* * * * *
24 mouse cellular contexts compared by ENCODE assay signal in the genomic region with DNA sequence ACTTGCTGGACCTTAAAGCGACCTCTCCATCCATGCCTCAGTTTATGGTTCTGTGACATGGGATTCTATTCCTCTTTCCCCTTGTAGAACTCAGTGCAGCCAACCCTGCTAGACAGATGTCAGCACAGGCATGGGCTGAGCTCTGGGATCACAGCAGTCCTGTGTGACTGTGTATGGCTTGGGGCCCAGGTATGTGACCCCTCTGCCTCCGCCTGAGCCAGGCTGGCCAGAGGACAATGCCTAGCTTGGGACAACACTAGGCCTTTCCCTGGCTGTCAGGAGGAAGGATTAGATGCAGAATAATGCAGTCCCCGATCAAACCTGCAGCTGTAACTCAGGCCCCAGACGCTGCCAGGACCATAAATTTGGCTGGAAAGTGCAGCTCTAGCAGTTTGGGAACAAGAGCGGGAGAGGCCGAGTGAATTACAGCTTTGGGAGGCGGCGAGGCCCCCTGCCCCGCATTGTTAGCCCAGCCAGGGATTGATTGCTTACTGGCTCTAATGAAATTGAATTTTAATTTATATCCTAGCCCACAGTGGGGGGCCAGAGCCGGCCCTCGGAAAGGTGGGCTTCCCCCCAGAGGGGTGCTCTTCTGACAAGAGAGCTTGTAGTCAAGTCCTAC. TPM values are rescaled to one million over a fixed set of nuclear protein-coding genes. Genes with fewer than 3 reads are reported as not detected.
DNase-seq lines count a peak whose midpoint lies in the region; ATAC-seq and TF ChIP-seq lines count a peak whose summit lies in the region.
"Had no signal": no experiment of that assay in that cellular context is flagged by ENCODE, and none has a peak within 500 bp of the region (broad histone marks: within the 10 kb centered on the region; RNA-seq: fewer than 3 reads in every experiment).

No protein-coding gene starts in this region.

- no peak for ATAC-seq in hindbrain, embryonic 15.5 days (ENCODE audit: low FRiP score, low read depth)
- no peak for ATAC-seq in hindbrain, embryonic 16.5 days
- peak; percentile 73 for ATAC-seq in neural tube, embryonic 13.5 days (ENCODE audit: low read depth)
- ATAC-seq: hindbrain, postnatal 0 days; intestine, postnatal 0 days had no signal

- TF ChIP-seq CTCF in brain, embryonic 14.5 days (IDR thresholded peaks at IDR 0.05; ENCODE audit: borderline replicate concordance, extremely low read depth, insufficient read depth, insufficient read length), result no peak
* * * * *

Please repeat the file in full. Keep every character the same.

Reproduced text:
24 mouse cellular contexts compared by ENCODE assay signal in the genomic region with DNA sequence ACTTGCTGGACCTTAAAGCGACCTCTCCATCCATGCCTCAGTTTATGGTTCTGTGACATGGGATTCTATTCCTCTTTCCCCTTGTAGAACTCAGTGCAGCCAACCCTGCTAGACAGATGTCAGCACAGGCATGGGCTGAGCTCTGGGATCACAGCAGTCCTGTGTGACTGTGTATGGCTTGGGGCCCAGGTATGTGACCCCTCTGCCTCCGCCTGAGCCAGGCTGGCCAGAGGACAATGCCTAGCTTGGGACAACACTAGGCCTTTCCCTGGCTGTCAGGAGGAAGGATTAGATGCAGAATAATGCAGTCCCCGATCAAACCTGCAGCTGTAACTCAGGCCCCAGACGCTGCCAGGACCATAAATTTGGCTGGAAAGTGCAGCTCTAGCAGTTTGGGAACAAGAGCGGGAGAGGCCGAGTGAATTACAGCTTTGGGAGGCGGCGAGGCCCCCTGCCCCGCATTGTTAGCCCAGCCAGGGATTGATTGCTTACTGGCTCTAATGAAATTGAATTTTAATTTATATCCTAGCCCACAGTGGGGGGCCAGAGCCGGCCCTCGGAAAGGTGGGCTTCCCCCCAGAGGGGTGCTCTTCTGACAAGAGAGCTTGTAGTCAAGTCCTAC. TPM values are rescaled to one million over a fixed set of nuclear protein-coding genes. Genes with fewer than 3 reads are reported as not detected.
DNase-seq lines count a peak whose midpoint lies in the region; ATAC-seq and TF ChIP-seq lines count a peak whose summit lies in the region.
"Had no signal": no experiment of that assay in that cellular context is flagged by ENCODE, and none has a peak within 500 bp of the region (broad histone marks: within the 10 kb centered on the region; RNA-seq: fewer than 3 reads in every experiment).

No protein-coding gene starts in this region.

- no peak for ATAC-seq in hindbrain, embryonic 15.5 days (ENCODE audit: low FRiP score, low read depth)
- no peak for ATAC-seq in hindbrain, embryonic 16.5 days
- peak; percentile 73 for ATAC-seq in neural tube, embryonic 13.5 days (ENCODE audit: low read depth)
- ATAC-seq: hindbrain, postnatal 0 days; intestine, postnatal 0 days had no signal

- TF ChIP-seq CTCF in brain, embryonic 14.5 days (IDR thresholded peaks at IDR 0.05; ENCODE audit: borderline replicate concordance, extremely low read depth, insufficient read depth, insufficient read length), result no peak